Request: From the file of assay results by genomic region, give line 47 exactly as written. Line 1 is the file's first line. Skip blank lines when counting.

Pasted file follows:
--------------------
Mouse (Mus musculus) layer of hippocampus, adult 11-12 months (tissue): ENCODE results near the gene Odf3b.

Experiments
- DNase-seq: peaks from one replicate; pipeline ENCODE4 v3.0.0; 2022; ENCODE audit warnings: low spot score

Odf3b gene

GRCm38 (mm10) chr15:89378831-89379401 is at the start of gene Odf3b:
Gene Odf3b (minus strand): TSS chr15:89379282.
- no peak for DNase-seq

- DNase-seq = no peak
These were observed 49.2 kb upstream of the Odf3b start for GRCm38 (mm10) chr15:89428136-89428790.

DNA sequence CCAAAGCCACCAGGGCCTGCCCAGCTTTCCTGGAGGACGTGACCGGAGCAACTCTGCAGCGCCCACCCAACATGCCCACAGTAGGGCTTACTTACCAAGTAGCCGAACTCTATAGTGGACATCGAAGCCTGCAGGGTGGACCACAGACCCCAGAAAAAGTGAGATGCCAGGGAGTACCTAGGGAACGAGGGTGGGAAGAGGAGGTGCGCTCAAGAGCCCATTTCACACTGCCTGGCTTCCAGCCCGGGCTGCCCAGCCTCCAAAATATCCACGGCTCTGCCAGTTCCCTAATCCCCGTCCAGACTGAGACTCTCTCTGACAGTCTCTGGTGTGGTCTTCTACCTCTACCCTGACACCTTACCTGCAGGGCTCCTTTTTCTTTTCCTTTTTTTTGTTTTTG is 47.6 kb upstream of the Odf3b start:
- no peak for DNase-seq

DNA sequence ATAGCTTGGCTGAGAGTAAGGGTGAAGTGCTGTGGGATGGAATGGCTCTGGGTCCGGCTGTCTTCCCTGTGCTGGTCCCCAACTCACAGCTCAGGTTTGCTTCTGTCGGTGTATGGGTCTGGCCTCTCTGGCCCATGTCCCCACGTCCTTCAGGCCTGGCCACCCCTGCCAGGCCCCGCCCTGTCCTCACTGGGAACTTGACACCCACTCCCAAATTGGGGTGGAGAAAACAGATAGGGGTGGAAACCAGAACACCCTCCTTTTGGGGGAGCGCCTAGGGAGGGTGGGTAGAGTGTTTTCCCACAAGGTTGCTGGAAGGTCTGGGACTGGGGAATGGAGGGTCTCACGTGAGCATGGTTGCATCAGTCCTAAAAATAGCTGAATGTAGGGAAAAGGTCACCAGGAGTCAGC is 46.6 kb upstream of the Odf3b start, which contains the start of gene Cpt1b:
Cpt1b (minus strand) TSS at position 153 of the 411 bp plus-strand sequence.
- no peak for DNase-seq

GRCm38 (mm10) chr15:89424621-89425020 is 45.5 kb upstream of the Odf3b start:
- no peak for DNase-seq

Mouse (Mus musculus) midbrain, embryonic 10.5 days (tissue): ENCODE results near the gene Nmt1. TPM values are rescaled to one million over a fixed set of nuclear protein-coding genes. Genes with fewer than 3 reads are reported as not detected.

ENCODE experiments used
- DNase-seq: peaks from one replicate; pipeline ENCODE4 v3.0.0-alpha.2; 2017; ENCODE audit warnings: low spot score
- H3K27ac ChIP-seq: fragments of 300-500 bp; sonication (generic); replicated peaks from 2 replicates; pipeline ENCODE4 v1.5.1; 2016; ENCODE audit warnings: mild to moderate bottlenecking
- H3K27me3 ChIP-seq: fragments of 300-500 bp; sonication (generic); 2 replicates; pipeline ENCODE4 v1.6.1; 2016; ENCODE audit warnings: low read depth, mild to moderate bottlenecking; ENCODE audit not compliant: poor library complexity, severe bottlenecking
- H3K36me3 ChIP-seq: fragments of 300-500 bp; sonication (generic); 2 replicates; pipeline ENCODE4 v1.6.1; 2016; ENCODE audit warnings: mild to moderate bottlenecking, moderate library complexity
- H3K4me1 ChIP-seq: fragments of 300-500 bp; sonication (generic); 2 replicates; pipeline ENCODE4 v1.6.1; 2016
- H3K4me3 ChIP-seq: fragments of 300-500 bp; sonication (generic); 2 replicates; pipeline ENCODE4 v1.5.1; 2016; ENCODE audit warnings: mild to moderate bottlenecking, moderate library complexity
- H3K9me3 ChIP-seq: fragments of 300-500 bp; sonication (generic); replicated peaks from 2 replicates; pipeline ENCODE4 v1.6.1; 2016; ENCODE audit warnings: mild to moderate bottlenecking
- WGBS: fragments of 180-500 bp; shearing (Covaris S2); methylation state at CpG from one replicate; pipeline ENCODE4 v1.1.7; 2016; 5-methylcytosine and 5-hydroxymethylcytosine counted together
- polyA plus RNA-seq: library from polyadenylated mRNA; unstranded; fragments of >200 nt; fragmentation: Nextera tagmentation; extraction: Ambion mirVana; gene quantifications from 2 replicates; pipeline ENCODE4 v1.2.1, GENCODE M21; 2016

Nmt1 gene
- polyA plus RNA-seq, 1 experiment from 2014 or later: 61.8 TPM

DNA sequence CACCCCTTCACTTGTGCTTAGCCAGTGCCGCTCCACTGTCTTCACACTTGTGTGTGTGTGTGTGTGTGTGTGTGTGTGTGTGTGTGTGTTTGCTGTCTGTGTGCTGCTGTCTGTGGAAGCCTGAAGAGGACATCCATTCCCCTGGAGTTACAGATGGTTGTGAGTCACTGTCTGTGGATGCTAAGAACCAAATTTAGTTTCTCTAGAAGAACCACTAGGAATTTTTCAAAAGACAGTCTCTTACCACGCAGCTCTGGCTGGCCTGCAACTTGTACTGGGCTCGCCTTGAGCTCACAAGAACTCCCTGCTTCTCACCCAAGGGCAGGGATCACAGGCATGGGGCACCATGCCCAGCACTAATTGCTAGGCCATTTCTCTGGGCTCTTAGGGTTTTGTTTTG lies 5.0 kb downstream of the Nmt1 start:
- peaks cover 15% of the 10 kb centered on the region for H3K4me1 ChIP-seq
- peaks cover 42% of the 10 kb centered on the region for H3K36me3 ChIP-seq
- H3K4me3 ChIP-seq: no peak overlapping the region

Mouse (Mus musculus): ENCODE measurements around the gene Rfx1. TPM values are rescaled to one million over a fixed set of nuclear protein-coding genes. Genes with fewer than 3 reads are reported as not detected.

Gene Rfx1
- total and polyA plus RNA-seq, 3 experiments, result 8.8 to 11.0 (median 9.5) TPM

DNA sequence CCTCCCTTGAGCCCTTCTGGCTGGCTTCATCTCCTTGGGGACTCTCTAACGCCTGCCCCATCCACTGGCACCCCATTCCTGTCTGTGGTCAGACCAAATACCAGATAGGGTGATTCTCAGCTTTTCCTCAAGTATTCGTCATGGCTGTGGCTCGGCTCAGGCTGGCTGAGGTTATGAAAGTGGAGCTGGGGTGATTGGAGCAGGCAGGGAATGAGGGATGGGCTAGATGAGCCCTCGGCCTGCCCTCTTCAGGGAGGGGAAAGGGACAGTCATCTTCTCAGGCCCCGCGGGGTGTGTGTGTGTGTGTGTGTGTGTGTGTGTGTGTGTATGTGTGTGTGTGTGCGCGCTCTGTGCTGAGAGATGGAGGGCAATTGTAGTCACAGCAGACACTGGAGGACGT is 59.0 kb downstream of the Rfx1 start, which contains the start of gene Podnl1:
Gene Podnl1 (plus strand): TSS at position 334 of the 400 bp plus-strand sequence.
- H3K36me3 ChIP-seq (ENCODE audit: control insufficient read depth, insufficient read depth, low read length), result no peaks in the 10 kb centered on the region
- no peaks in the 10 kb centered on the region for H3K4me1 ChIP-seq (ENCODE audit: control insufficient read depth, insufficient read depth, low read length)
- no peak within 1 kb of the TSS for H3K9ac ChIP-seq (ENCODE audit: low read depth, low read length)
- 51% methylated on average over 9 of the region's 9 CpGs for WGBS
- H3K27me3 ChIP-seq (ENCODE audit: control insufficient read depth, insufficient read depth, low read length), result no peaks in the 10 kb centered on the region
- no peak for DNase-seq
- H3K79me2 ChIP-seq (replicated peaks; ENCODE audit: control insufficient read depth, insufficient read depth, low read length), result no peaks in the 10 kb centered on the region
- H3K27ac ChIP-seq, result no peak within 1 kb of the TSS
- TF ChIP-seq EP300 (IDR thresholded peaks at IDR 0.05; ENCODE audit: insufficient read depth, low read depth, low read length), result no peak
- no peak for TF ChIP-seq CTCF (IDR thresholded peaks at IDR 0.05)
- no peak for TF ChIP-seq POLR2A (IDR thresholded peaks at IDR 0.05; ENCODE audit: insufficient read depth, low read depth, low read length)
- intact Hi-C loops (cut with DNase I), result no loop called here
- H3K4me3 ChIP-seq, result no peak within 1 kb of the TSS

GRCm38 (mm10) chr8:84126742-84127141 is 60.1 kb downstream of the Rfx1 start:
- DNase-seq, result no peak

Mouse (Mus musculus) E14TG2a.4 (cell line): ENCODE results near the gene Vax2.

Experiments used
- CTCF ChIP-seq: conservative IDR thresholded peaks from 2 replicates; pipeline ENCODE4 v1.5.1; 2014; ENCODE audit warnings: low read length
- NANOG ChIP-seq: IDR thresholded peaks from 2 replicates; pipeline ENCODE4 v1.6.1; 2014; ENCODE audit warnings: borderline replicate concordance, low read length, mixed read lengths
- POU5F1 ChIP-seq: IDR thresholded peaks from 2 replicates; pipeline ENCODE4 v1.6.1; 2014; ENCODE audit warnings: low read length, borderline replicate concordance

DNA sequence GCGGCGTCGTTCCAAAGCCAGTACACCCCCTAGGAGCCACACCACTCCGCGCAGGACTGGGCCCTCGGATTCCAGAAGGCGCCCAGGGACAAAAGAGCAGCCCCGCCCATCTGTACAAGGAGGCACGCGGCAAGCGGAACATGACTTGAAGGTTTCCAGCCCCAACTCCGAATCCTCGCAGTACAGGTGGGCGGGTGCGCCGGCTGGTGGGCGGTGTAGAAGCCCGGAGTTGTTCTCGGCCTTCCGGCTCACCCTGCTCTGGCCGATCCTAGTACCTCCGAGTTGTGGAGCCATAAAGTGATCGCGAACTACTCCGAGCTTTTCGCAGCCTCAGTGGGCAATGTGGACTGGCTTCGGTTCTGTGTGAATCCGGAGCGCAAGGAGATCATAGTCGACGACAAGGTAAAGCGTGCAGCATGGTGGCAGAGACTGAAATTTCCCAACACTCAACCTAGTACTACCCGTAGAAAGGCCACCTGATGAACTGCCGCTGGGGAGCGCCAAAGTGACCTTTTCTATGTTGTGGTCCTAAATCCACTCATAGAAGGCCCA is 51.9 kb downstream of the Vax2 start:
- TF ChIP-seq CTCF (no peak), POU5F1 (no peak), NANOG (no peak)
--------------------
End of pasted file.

- TF ChIP-seq EP300 (IDR thresholded peaks at IDR 0.05; ENCODE audit: insufficient read depth, low read depth, low read length), result no peak